What I Learned From My Dad’s Health

I once asked a friend of mine if he was happy that I completed the same course as him at university one year ahead of him. His answer was “yes, because you showed me what not to do!”

Thanks Gary.

That comment always stuck with me…not because he was wrong (I never had the best attendance) but it is a great point of how we can still learn by looking for what not to do. 

This brings me to my dad’s health. He taught me a lot and has been one of my biggest inspirations. But just like I did for Gary, many of those lessons he taught me were about what not to do. Just like I wrote about previously, it wasn’t his fault.

The Story Of My Dad’s Health

My dad is a simple guy. He loves to laugh and takes pleasure in the little things. He’s smart too and studied Pharmacy (twice!). He was diagnosed with type 2 diabetes while he was in his 40s but didn’t change his lifestyle that much. 

He was also a smoker for most of his life, back in Egypt it was common for men to pick up smoking from a young age and he tells me that he started when he was 14. 

As a kid, I was never told much about my dad’s health. I really had no idea that he was diabetic.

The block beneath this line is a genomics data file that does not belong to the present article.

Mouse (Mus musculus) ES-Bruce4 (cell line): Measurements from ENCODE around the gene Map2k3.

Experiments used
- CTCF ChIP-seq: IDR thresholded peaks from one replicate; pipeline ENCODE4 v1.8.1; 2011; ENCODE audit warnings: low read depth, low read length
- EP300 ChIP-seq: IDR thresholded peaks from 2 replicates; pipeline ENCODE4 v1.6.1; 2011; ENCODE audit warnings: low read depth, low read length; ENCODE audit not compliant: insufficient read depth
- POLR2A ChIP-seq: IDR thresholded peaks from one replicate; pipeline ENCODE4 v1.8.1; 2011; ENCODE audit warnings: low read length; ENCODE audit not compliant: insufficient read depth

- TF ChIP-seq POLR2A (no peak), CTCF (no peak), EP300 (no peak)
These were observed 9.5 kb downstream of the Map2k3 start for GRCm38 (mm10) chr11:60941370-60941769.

In his early 50s he suffered a big heart attack that really changed the game for him. He quit smoking that same day and has never picked up another cigarette. Whatever pain and fear he felt that day was enough to convince him to break a habit that had been ongoing for nearly 40 years! That was something I really made note of because we had tried to get him to quit unsuccessfully for years, but whatever happened that day was more powerful than all our attempts.

The biggest problem after the heart attack was that he slowed right down. He was never the most active person but after the extended hospital stay he was even less mobile. It was a combination of medication preventing his heart rate from going to high and the fear of overloading his newly repaired heart. 

The heart episode began a series of dominos that worsened his health over the next few years. With less movement, his blood sugar and diabetes control became worse resulting in increased blood sugar, increased medication and culminating with a small stroke about 5 years later. 

We were overseas at the time when he had the stroke and he had stayed home because he couldn’t take much time off work. He described the stroke as waking up one day, standing up from his bed and then just falling back to the bed. He says this happened a few times before he decided to stay in bed for a while before trying again with the same result. He then called the ambulance which resulted in a lengthy hospital stay. Luckily it was a small stroke and the effects were mostly limited to a droopy eye which improved over time. Once again, the stroke slowed him down even further which is never good for someone who is diabetic. 

After poorly controlled blood sugar without a change in diet combined with a lack of physical activity, he began to suffer poor circulation in his feet resulting in peripheral neuropathy (nerve damage & poor blood supply at the extremities) resulting in problems with his feet slowing him down even further!